and guidelines for implementation. American Journal of Pharmaceutical Education, 73(4), 59-66.
Healthforce Ontario (2010). Implementing interprofessional care in Ontario: Final report of the interprofessional care strategic
HealthForceOntario (2013). Interprofessional Care. Retrieved from Health Force Ontario: http://www.healthforceontario.ca/en/Home/Policymakers_and_Researchers/Interprofessional_Carelt
Leathard, A. (2003). Interprofessional Collaboration, from policy to practice in health and social care. New York: Brunner-Routledge.
McGrath, M. (1991).Multidisciplinary teamwork.Aldershot: Avebury
Nolte, J., & Tremblay, M. (2005).Enhancing Interdisciplinary Collaboration in Primary Health Care in Canada. Ottawa: The Conference Board of Canada.
Oandasan, I., Baker, G. R., Keegan, B., Bosco, C., D'Amour, D., Jones, L., . . . Way, D. (2006). Teamwork in Healthcare: Promoting Effective
Teamwork in Healthcare in Canada. Canadian Health Services Research Foundation (CHSRF). Available at:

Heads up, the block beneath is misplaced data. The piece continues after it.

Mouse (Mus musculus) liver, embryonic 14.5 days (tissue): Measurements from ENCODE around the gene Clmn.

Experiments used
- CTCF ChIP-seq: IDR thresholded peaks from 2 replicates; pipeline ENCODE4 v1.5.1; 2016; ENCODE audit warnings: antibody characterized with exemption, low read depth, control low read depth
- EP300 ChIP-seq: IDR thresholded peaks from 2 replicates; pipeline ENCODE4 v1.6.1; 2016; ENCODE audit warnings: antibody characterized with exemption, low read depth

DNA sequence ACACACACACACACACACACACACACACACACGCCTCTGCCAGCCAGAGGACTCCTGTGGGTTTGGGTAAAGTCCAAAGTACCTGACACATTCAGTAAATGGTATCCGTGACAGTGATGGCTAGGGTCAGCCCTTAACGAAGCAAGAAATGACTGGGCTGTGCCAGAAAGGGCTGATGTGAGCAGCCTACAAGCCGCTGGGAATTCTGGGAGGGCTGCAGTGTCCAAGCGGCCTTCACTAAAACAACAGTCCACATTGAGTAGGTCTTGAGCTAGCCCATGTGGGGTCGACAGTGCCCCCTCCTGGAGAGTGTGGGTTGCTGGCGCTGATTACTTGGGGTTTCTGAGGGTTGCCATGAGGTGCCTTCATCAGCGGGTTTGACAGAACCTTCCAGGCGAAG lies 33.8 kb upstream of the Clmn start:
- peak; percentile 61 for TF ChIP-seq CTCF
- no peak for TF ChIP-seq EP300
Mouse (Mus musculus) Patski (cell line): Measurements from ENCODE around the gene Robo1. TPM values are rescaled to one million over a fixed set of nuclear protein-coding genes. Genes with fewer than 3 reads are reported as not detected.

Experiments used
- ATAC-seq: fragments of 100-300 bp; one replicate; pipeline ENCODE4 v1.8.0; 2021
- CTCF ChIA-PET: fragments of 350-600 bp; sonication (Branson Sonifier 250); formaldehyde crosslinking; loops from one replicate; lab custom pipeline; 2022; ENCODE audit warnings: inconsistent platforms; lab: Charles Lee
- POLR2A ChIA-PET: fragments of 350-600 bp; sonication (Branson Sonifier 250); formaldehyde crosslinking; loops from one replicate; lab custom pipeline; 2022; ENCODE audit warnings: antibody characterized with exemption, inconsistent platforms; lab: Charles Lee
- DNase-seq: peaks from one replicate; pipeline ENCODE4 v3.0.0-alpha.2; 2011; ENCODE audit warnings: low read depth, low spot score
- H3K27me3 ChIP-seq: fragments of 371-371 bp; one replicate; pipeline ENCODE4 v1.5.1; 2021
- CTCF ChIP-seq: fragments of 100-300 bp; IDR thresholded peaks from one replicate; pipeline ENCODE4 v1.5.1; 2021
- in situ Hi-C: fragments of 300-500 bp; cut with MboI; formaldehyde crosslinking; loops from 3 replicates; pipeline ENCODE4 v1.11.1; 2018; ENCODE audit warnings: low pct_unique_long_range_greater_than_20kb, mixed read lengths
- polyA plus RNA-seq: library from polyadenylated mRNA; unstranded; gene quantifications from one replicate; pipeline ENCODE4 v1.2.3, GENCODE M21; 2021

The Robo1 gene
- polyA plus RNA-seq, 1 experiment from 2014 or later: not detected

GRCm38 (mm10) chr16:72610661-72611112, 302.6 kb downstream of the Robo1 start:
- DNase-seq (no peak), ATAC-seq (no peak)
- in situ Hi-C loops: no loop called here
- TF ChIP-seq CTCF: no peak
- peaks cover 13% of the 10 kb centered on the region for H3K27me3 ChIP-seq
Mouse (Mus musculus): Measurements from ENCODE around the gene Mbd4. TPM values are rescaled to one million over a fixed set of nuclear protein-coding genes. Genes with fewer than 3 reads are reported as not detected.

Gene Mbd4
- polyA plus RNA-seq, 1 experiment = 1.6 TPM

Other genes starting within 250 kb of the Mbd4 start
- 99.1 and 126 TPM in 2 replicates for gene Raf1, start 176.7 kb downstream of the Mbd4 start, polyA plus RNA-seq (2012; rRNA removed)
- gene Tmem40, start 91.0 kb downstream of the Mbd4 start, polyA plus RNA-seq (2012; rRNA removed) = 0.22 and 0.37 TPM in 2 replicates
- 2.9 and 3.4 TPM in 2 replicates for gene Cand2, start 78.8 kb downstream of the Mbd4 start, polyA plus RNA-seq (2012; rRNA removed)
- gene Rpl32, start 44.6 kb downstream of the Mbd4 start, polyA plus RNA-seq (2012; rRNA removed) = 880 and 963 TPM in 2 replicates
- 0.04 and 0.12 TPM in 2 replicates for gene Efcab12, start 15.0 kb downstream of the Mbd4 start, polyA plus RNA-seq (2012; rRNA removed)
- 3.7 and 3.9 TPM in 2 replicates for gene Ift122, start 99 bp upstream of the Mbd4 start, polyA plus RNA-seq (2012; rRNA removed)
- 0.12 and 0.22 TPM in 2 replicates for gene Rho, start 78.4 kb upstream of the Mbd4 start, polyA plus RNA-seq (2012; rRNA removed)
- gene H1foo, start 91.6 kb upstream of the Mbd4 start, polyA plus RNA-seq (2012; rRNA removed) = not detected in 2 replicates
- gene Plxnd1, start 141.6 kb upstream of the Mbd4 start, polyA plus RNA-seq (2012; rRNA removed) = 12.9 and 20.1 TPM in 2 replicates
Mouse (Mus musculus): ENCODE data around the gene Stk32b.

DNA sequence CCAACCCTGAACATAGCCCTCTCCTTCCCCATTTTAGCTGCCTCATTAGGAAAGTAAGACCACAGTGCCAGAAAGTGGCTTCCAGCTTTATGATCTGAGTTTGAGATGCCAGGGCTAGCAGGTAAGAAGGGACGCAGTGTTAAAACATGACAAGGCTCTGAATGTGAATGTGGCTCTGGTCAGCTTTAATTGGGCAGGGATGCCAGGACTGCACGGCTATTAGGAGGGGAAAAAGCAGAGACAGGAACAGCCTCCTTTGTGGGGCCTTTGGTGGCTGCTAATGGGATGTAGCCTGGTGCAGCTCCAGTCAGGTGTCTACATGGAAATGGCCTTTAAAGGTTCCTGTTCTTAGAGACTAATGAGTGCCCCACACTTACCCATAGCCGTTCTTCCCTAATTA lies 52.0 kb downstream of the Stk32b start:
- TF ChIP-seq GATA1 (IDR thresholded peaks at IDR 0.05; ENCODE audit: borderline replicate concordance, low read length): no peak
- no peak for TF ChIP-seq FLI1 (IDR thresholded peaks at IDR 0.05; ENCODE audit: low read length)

Poulton, B.C., & West, M.A. (1999). The determinants of effectiveness in primary health care teams. Journal of Interprofessional Care, 13(1), 7-18.
Romanow, R. J. (2002). Building on values. The future of health care in Canada. Ottawa, ON: Health Canada. Found at http://www.hc-sc.gc.ca/english/care/romanow/hcc0023.html
Rout, U.R. (1999). Stress and job satisfaction among primary care professionals.Journal of Interprofessional care, 13, 4; ProQuest Nursing Journals, 426-427.
Suter, E., Arndt, J., Arthur, N., Parboosingh, J., Taylor, E. & Deutschlander, S. (2009).
Role understanding and effective communication as core competencies for collaborative practice. Journal of Interprofessional Care, 23(1), 41-51. doi:10.1080/13561820802338579 .
WHO (2006).Working together for health. World Health Organization, Geneva.